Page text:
Authors:
;  [1]
  1. Carl E Ravin Advanced Imaging Laboratories, Durham, North Carolina (United States)
Publication Date:
OSTI Identifier:
22649439
Resource Type:
Journal Article
Resource Relation:
Journal Name: Medical Physics; Journal Volume: 43; Journal Issue: 6; Other Information: (c) 2016 American Association of Physicists in Medicine; Country of input: International Atomic Energy Agency (IAEA)
Country of Publication:
United States
Language:
English
Subject:
61 RADIATION PROTECTION AND DOSIMETRY; 60 APPLIED LIFE SCIENCES; BEAM PROFILES; BIOMEDICAL RADIOGRAPHY; COLLIMATORS; COMPUTERIZED SIMULATION; CYLINDRICAL CONFIGURATION; DESIGN; EMISSION COMPUTED TOMOGRAPHY; GAMMA RADIATION; IMAGES; MAMMARY GLANDS; MEV RANGE 01-10; MONTE CARLO METHOD; NEUTRON BEAMS; SHIELDING; SPATIAL RESOLUTION; STIMULATED EMISSION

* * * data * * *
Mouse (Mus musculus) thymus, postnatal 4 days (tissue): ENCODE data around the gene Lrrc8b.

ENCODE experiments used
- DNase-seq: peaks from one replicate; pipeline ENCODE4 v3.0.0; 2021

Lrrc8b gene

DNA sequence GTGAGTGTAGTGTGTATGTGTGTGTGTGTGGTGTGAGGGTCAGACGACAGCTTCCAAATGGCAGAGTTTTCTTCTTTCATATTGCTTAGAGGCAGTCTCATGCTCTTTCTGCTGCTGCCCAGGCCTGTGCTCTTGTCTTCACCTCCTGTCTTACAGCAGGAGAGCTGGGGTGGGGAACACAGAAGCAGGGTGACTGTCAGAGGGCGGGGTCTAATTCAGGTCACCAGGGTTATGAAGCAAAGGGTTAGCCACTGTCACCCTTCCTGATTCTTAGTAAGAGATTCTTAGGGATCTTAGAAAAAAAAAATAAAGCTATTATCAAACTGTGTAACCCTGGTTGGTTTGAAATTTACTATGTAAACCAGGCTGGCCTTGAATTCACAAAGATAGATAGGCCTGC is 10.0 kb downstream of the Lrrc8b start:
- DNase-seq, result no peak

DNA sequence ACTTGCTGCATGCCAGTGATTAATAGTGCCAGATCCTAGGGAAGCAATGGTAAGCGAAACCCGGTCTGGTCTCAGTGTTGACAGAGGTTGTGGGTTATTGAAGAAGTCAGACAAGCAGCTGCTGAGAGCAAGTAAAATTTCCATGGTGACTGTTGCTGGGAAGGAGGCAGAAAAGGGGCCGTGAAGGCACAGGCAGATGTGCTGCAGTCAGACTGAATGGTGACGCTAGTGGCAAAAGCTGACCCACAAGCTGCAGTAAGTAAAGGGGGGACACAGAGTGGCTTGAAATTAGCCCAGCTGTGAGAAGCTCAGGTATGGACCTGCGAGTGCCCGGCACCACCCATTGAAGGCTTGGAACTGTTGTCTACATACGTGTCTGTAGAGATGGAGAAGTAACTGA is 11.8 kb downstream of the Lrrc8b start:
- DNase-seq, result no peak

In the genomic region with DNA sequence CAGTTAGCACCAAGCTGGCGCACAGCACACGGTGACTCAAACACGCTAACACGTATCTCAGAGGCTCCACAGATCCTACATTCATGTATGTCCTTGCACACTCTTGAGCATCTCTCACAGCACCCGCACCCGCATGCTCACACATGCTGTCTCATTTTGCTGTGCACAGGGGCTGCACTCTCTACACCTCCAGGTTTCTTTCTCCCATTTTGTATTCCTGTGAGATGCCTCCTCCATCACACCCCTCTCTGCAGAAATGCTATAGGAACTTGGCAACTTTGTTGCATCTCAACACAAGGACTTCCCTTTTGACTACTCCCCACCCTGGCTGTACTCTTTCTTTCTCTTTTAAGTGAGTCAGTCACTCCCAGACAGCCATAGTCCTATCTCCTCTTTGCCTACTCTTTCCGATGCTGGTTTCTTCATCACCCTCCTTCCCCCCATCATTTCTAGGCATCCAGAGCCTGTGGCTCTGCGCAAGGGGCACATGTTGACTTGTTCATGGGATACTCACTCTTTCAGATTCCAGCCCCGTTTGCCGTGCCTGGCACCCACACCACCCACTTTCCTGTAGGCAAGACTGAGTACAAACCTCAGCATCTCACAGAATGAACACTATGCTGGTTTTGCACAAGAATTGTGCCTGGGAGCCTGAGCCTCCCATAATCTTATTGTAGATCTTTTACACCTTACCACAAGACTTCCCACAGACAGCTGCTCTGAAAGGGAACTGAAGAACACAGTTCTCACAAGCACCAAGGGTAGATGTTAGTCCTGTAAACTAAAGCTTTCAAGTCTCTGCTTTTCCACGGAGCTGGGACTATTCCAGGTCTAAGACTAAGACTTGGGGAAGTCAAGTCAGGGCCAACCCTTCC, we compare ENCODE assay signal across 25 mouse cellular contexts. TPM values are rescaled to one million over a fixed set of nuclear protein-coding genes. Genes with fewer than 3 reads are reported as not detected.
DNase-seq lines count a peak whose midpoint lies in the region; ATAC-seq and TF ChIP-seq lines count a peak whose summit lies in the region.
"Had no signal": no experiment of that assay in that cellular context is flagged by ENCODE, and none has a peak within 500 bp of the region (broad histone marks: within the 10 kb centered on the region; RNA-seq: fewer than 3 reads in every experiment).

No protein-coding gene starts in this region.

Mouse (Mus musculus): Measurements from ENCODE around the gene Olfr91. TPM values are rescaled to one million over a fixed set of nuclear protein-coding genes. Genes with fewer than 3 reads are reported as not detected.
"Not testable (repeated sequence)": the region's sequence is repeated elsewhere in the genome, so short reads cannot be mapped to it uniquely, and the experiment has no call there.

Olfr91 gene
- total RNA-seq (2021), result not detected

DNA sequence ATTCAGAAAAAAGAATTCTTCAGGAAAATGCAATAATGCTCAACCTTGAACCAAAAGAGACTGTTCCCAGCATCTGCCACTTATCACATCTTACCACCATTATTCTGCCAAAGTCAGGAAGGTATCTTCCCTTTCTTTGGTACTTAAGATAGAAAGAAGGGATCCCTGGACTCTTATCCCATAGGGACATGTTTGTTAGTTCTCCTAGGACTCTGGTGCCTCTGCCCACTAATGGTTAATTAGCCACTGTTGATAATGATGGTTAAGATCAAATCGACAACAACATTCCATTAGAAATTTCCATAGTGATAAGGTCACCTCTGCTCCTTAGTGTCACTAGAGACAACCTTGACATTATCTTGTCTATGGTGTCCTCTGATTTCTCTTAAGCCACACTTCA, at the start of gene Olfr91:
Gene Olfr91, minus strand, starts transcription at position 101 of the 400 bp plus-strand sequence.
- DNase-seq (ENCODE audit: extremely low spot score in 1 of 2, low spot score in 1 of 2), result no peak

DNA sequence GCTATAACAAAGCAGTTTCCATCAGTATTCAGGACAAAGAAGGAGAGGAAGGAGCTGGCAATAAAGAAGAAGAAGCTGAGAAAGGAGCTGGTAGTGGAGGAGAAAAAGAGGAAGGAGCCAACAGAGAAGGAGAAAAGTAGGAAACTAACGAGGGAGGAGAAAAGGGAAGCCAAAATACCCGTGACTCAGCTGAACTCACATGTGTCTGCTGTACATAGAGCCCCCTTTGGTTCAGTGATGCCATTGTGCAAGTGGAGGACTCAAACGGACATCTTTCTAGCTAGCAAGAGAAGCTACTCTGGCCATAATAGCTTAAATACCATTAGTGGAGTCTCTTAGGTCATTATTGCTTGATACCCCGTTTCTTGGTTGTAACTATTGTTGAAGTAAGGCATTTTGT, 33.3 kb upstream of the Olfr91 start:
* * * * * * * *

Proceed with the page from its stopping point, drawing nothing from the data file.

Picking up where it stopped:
Citation Formats

Fong, G, and Kapadia, A. SU-G-IeP4-04: DD-Neutron Source Collimation for Neutron Stimulated Emission Computed Tomography: A Monte Carlo Simulation Study. United States: N. p., 2016. Web. doi:10.1118/1.4957099.
Fong, G, & Kapadia, A. SU-G-IeP4-04: DD-Neutron Source Collimation for Neutron Stimulated Emission Computed Tomography: A Monte Carlo Simulation Study. United States. doi:10.1118/1.4957099.
Fong, G, and Kapadia, A. Wed . "SU-G-IeP4-04: DD-Neutron Source Collimation for Neutron Stimulated Emission Computed Tomography: A Monte Carlo Simulation Study". United States. doi:10.1118/1.4957099.
@article{osti_22649439,
title = {SU-G-IeP4-04: DD-Neutron Source Collimation for Neutron Stimulated Emission Computed Tomography: A Monte Carlo Simulation Study},